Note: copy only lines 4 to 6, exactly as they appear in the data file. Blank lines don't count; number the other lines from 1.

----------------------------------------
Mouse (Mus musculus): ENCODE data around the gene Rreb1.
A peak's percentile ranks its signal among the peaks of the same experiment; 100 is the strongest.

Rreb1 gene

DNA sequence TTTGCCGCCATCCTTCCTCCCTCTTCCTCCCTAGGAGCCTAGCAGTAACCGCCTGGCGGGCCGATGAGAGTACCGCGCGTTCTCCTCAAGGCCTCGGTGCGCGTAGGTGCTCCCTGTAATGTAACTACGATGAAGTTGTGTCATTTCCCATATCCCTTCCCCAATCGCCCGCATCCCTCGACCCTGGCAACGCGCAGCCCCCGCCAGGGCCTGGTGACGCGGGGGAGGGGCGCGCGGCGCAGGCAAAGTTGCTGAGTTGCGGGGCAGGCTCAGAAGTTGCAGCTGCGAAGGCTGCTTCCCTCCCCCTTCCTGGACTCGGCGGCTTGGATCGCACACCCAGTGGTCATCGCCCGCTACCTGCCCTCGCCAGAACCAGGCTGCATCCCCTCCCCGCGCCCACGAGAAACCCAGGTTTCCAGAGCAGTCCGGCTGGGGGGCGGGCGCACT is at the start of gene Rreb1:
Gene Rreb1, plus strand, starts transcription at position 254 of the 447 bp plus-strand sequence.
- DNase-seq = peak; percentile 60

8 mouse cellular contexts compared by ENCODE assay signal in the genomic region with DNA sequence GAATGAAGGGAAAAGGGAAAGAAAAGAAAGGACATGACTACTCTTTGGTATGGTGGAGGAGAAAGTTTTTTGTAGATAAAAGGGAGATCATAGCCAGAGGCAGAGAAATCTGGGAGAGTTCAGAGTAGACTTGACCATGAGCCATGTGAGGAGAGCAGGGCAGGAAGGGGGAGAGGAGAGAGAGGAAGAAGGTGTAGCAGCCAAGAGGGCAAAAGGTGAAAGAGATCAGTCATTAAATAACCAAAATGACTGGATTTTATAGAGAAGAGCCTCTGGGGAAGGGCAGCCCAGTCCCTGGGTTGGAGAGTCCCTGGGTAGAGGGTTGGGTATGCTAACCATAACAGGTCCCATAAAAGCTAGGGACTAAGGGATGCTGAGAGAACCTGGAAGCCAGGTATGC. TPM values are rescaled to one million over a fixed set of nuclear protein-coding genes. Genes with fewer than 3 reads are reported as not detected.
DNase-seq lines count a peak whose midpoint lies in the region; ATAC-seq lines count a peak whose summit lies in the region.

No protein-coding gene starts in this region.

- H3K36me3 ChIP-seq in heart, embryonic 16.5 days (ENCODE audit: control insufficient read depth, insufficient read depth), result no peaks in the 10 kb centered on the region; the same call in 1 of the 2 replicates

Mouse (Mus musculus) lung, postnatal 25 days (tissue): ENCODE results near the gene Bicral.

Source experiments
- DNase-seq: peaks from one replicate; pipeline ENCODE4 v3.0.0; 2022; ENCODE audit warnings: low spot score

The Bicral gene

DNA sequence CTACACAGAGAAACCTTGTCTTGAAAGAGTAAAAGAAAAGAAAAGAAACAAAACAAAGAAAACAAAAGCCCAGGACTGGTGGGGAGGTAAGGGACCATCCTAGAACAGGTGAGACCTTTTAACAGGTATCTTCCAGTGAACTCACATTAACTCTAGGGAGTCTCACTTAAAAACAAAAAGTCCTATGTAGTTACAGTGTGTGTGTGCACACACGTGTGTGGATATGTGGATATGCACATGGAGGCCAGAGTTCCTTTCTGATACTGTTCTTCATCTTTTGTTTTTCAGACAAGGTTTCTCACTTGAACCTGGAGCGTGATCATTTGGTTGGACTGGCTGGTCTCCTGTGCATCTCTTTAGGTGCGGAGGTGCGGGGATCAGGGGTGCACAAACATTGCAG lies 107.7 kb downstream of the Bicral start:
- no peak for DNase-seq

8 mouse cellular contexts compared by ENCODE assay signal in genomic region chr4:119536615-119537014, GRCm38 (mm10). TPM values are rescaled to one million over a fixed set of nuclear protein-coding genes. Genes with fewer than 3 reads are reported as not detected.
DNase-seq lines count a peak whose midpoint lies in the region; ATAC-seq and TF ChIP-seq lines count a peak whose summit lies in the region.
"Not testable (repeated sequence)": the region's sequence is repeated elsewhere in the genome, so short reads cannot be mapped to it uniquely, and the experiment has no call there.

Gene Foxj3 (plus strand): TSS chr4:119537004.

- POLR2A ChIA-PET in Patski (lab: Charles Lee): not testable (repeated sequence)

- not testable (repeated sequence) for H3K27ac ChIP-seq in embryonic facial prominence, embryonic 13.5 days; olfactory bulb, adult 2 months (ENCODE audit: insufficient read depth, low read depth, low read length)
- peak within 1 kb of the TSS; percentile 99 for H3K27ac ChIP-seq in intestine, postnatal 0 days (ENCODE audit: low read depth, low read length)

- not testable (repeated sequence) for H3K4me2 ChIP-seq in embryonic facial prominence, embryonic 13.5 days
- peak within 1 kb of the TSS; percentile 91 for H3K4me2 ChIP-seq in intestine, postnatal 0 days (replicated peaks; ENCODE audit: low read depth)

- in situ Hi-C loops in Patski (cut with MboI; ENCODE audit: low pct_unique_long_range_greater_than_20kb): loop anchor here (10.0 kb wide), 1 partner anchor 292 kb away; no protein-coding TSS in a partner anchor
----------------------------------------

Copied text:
DNA sequence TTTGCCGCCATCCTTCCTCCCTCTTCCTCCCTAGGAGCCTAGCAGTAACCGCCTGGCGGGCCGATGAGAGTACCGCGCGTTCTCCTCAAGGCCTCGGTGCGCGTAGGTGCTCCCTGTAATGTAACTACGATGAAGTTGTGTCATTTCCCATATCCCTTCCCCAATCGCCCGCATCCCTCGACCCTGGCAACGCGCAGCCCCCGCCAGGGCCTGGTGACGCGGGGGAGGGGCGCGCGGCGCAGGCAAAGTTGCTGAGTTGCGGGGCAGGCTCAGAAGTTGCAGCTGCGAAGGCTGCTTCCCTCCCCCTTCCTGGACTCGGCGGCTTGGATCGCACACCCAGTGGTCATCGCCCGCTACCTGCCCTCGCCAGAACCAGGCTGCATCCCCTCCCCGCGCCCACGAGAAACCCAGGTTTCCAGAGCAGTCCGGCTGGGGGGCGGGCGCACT is at the start of gene Rreb1:
Gene Rreb1, plus strand, starts transcription at position 254 of the 447 bp plus-strand sequence.
- DNase-seq = peak; percentile 60